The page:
Trinity Coal and Trinity Coal Marketing LLC asked a federal court on April 17 to dismiss their lawsuit against the South Carolina Public Service Authority (Santee Cooper) over the utility’s failure to take contracted coal out of mining operations in eastern Kentucky.
The Trinity companies didn’t say why they wanted dismissal, but did note that they wanted dismissal “without prejudice,” which leaves open the option to re-pursue this case. The judge in the U.S. District Court for the Eastern District of Kentucky handling the case approved the dismissal on April 18.
Stating that it is an “alter ego” of the state of South Carolina, Santee Cooper had asked the court on April 2 to dismiss the lawsuit. The state-owned utility said that “diversity jurisdiction does not exist because Santee Cooper is an alter ego of the State of South Carolina.” The utility said that position has been affirmed in the past by both state and federal courts. It had asked that the court to find that Santee Cooper is immune from suit in this court under the Eleventh Amendment to the U.S. Constitution and find that the Federal Declaratory Judgment Act does not confer independent subject matter jurisdiction in the federal courts.
The Trinity companies filed suit March 19. Trinity Coal is one of the largest coal producers in Central Appalachia and was bought in 2010 from an investment firm by India’s Essar Group. In or about early October 2007, Trinity Coal Marketing entered into a coal supply agreement (CSA) with the defendant, under which Trinity Coal Marketing agreed to sell at least 14 million tons of coal in the 2008-2013 period. The parties later amended the CSA on or about Jan. 1, 2010.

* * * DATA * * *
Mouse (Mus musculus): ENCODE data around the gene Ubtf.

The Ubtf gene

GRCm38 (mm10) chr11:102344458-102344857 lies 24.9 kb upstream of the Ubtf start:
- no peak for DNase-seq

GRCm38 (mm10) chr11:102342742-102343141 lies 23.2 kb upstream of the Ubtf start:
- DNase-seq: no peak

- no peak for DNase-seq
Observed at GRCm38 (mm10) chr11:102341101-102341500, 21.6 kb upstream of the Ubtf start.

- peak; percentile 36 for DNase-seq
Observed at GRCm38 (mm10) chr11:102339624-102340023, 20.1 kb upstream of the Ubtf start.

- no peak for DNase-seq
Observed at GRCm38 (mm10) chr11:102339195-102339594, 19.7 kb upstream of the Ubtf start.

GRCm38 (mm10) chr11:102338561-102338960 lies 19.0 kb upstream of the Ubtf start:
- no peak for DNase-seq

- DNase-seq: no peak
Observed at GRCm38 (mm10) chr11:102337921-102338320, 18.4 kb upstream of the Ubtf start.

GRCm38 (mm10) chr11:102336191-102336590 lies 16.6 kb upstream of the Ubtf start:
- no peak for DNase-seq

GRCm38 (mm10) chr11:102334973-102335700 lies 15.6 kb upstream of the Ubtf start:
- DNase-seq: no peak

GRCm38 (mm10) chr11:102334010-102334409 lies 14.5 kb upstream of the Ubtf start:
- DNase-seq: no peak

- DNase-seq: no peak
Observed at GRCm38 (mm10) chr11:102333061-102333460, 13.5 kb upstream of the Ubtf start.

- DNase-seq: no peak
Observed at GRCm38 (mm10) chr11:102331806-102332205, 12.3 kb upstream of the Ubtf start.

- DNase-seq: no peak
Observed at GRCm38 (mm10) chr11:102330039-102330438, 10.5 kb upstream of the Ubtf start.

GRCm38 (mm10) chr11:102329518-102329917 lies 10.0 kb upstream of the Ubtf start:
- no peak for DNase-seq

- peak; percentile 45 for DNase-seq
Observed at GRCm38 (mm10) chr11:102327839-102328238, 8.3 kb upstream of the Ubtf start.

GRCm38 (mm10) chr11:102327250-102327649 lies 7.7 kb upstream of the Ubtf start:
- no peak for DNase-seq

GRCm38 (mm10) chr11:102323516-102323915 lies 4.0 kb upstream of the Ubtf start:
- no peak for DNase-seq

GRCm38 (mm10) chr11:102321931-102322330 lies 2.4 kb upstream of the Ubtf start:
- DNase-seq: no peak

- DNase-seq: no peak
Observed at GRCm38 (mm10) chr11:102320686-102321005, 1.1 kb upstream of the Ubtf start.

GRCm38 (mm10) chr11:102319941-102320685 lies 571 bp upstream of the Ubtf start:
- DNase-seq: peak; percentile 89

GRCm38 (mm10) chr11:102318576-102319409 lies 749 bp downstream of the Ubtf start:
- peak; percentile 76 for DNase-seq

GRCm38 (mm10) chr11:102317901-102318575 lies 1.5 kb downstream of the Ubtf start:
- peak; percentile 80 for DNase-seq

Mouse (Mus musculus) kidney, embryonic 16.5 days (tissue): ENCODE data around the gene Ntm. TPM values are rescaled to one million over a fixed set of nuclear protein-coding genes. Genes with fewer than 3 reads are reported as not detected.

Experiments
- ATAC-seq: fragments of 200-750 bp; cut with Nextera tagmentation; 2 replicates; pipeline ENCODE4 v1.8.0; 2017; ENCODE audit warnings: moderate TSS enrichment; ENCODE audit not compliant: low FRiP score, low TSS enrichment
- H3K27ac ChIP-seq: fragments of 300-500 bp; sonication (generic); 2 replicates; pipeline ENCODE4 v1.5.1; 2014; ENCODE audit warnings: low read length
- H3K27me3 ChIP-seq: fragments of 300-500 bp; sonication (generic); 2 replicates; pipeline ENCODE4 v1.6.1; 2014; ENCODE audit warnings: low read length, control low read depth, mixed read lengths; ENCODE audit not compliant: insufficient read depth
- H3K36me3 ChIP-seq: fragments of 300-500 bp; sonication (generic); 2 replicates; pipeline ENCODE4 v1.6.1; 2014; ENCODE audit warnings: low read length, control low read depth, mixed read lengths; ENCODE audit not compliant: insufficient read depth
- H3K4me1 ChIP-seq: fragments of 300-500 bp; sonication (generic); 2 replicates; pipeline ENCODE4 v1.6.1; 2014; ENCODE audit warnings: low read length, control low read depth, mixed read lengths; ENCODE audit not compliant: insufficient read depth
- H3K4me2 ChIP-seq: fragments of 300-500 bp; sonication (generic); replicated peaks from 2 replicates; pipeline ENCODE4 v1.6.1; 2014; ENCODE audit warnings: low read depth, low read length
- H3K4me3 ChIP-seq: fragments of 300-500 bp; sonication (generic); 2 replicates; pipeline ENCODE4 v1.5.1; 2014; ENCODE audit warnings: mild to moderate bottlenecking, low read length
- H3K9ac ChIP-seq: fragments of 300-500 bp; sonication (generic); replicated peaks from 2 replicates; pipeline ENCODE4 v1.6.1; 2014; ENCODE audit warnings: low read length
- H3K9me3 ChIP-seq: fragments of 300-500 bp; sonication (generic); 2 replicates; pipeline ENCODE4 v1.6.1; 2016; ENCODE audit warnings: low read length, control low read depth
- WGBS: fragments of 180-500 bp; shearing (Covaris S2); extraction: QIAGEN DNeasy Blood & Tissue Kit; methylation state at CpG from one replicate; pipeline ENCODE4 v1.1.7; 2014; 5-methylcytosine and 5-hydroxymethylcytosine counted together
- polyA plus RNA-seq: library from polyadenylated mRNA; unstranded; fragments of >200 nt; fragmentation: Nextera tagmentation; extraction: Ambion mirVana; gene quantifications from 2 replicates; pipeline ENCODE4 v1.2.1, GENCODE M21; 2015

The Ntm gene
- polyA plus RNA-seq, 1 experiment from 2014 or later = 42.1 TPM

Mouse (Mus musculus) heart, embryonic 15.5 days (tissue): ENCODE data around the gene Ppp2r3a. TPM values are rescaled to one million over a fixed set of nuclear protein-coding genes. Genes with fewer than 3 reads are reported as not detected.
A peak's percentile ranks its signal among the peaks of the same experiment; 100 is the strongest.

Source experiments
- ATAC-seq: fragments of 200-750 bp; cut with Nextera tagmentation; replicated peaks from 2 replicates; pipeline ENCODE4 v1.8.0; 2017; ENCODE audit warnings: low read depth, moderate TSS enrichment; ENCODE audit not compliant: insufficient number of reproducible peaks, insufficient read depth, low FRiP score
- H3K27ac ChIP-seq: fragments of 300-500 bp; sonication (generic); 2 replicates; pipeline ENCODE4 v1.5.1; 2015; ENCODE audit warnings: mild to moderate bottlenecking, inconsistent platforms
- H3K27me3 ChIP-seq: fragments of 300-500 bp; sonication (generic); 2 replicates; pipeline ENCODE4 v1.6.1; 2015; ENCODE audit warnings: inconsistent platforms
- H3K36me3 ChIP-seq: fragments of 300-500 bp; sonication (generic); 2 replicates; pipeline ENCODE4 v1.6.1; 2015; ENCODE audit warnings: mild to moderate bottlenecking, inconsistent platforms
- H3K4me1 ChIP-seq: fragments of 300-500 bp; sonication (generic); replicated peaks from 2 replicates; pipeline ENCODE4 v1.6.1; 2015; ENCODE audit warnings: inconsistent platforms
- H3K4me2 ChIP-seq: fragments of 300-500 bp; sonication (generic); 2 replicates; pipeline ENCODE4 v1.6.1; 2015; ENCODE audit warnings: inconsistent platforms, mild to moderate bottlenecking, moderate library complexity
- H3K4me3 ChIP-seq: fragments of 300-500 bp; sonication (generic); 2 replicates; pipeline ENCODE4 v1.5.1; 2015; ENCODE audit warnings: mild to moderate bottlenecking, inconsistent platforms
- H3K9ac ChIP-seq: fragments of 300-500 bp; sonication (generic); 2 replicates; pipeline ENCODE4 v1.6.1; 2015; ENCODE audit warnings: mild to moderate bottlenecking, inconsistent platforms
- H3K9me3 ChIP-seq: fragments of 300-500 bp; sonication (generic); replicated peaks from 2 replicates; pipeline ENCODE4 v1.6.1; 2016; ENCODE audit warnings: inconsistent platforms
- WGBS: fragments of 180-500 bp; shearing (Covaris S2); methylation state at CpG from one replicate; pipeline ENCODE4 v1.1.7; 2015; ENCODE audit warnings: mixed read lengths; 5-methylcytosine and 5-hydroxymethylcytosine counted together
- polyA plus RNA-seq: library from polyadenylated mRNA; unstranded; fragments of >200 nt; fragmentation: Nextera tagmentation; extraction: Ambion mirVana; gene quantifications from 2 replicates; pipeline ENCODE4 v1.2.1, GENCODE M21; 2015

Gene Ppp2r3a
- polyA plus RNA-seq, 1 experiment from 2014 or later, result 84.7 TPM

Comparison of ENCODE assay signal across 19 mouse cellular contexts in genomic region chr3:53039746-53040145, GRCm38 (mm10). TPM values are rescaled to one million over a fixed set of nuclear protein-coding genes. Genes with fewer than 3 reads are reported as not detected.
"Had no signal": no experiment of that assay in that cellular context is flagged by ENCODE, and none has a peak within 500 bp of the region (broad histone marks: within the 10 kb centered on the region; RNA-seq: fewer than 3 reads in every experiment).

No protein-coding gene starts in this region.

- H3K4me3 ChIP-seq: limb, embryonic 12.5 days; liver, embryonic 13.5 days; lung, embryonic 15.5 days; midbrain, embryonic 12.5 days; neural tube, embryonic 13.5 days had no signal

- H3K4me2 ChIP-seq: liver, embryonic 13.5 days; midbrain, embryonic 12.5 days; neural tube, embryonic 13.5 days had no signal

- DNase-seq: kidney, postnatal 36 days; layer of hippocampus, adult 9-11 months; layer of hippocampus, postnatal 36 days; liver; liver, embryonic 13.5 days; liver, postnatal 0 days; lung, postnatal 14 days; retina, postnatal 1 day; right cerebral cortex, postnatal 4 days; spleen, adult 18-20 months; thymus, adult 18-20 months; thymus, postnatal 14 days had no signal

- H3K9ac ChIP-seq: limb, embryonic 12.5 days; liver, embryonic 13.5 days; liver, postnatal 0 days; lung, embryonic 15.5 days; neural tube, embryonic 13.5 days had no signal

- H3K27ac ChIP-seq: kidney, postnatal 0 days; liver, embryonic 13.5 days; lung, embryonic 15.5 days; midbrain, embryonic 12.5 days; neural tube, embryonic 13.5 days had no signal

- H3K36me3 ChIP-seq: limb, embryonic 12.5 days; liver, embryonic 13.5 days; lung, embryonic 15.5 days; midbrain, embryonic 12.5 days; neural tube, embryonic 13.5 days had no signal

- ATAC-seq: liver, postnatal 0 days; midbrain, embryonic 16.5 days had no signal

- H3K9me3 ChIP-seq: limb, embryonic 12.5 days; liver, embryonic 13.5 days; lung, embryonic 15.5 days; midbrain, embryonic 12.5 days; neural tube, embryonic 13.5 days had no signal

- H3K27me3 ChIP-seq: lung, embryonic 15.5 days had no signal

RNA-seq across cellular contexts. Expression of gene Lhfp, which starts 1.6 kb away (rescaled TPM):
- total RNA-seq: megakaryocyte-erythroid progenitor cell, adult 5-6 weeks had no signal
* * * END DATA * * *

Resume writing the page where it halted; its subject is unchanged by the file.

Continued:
Beginning in late 2010, Santee Cooper failed to take delivery of significant tonnage obligations under the CSA, ultimately refusing to accept delivery of, and pay for, hundreds of thousands of tons of coal, said the lawsuit. Furthermore, despite Trinity’s proper notice to defendant in January 2011 of governmental impositions affecting Trinity’s production costs – which impositions entitled Trinity to a price adjustment under the CSA – defendant failed to work out contract changes, the lawsuit added.
“Trinity has been providing coal to Santee Cooper since January 1, 2008,” said the Santee Cooper filing from April 2. “As Trinity’s Complaint reflects, numerous disputes exist between the parties, including whether the coal that Trinity has been supplying meets the guaranteed quality specifications set forth in the Agreement. Santee Cooper contends that Trinity has failed to meet these specifications for an extended period of time and accordingly, Santee Cooper exercised its right to terminate the Agreement by letter dated March 6, 2012. In an apparent effort to control the forum that would hear the parties’ disputes, Trinity filed its Complaint in the Eastern District on March 19, 2012. On March 27, 2012, Santee Cooper filed its own action in Berkeley County, South Carolina.”